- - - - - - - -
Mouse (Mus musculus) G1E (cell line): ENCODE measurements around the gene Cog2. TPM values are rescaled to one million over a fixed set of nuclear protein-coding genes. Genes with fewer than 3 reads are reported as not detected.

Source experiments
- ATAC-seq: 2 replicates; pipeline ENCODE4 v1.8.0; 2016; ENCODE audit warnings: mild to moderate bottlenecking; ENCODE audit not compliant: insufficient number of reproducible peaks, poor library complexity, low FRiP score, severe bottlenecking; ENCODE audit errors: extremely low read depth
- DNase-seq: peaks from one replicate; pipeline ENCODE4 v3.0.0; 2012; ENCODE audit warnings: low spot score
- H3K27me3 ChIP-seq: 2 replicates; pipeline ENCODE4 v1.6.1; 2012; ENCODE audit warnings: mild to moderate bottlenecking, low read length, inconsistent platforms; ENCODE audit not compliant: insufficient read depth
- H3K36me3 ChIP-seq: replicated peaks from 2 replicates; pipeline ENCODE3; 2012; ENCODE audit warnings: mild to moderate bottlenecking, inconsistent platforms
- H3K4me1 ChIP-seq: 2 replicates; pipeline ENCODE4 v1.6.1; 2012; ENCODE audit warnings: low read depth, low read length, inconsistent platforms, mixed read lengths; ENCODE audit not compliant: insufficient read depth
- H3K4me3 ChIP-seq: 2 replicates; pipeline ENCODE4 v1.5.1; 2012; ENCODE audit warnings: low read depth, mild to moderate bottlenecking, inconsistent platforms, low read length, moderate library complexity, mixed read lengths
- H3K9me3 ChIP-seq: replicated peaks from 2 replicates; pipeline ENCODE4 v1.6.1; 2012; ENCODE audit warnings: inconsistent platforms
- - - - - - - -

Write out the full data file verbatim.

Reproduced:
Mouse (Mus musculus) G1E (cell line): ENCODE measurements around the gene Cog2. TPM values are rescaled to one million over a fixed set of nuclear protein-coding genes. Genes with fewer than 3 reads are reported as not detected.

Source experiments
- ATAC-seq: 2 replicates; pipeline ENCODE4 v1.8.0; 2016; ENCODE audit warnings: mild to moderate bottlenecking; ENCODE audit not compliant: insufficient number of reproducible peaks, poor library complexity, low FRiP score, severe bottlenecking; ENCODE audit errors: extremely low read depth
- DNase-seq: peaks from one replicate; pipeline ENCODE4 v3.0.0; 2012; ENCODE audit warnings: low spot score
- H3K27me3 ChIP-seq: 2 replicates; pipeline ENCODE4 v1.6.1; 2012; ENCODE audit warnings: mild to moderate bottlenecking, low read length, inconsistent platforms; ENCODE audit not compliant: insufficient read depth
- H3K36me3 ChIP-seq: replicated peaks from 2 replicates; pipeline ENCODE3; 2012; ENCODE audit warnings: mild to moderate bottlenecking, inconsistent platforms
- H3K4me1 ChIP-seq: 2 replicates; pipeline ENCODE4 v1.6.1; 2012; ENCODE audit warnings: low read depth, low read length, inconsistent platforms, mixed read lengths; ENCODE audit not compliant: insufficient read depth
- H3K4me3 ChIP-seq: 2 replicates; pipeline ENCODE4 v1.5.1; 2012; ENCODE audit warnings: low read depth, mild to moderate bottlenecking, inconsistent platforms, low read length, moderate library complexity, mixed read lengths
- H3K9me3 ChIP-seq: replicated peaks from 2 replicates; pipeline ENCODE4 v1.6.1; 2012; ENCODE audit warnings: inconsistent platforms